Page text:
The next time you swipe your credit card at check-out, consider this: it’s a ritual the rest of the world deems outdated and unsafe.
The United States is the only developed country still hanging on to credit and debit cards with those black magnetic stripes, the kind you swipe through retail terminals.
Last month, Visa announced policies that will give U.S. banks a reason to issue smart cards and stores several reasons to accept them, starting in 2015.
Next year, Visa will start dangling this carrot in front of store owners: if they replace most of their terminals with ones that accept smart cards, they will no longer need to have their payment-system security checked every year. U.S. stores spend millions of dollars a year for these audits.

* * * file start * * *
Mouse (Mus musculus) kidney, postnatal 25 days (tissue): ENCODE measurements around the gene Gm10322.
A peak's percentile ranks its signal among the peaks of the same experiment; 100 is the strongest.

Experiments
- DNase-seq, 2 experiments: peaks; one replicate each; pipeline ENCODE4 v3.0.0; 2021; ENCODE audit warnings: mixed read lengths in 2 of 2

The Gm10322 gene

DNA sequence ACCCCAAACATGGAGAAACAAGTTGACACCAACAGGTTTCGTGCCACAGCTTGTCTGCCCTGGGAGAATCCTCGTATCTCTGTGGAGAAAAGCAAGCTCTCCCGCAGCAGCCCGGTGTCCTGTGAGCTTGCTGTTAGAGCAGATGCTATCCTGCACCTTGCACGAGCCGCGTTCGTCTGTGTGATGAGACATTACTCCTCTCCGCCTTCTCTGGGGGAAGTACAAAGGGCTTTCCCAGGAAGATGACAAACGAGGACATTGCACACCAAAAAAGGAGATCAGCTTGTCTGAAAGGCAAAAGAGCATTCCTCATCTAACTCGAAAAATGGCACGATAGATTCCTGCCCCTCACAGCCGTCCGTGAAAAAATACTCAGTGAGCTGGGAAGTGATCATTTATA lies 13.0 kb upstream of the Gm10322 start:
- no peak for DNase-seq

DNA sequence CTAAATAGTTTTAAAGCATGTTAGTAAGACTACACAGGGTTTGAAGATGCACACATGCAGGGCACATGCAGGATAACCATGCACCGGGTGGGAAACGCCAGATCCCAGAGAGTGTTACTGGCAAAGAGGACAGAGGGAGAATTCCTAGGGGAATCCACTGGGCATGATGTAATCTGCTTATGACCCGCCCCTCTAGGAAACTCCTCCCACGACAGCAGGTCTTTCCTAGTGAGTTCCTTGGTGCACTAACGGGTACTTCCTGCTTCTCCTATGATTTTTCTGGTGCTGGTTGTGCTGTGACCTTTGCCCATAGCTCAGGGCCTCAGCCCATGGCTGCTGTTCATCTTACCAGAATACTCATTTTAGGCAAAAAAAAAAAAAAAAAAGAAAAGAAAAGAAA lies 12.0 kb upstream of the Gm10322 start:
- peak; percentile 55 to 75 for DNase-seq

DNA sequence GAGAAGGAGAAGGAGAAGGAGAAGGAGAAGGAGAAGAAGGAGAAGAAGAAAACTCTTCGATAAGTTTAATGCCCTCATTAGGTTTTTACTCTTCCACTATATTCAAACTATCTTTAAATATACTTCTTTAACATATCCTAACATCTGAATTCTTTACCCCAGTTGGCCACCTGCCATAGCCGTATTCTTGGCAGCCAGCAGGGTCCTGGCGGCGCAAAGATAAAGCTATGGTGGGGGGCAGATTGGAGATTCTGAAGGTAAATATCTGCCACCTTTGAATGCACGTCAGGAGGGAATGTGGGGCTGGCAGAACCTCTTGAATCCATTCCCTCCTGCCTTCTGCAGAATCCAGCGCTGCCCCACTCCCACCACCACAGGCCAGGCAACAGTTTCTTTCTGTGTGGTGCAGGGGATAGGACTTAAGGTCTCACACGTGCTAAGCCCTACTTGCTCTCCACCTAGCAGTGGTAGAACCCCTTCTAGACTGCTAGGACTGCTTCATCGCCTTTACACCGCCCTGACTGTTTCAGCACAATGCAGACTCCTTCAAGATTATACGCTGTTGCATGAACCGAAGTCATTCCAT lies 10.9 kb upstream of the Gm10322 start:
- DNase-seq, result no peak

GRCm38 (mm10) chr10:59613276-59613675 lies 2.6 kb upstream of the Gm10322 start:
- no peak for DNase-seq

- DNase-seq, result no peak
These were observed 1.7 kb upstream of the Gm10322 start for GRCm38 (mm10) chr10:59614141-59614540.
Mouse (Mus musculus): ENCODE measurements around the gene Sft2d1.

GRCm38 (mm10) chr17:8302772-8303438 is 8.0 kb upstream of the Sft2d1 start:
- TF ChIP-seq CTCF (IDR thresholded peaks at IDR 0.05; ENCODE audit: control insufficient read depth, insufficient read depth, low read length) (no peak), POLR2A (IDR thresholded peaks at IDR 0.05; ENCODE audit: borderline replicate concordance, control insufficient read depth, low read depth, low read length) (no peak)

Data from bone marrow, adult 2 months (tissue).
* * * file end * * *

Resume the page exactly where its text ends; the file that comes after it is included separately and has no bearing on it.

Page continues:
In an even more momentous shift, in 2015 Visa is shifting the liability for a certain kind of fraud from the banks to stores. The specific case is this: If a customer presents a smart card in a store that can’t accept it, then it will fall back to using the backup magnetic stripe on the card. If that transaction turns out to be fraudulent, the payment processor will be liable, and in practice, make the store eat the loss.
Story by Peter Svensson for the Associated Press
- Magnetic Stripe Credit Cards Will Go Away
- More Issuers Adding Chip Technology to Credit Cards
- Gas Prices Driven Up 7 Cents Per Gallon by Swipe Fees
- With Debit Card Changes You May Need To Carry Cash
- Avoiding Credit Card Problems Abroad
- Debit Card Scam Hits Michaels Stores In Massachusetts And 19 Other States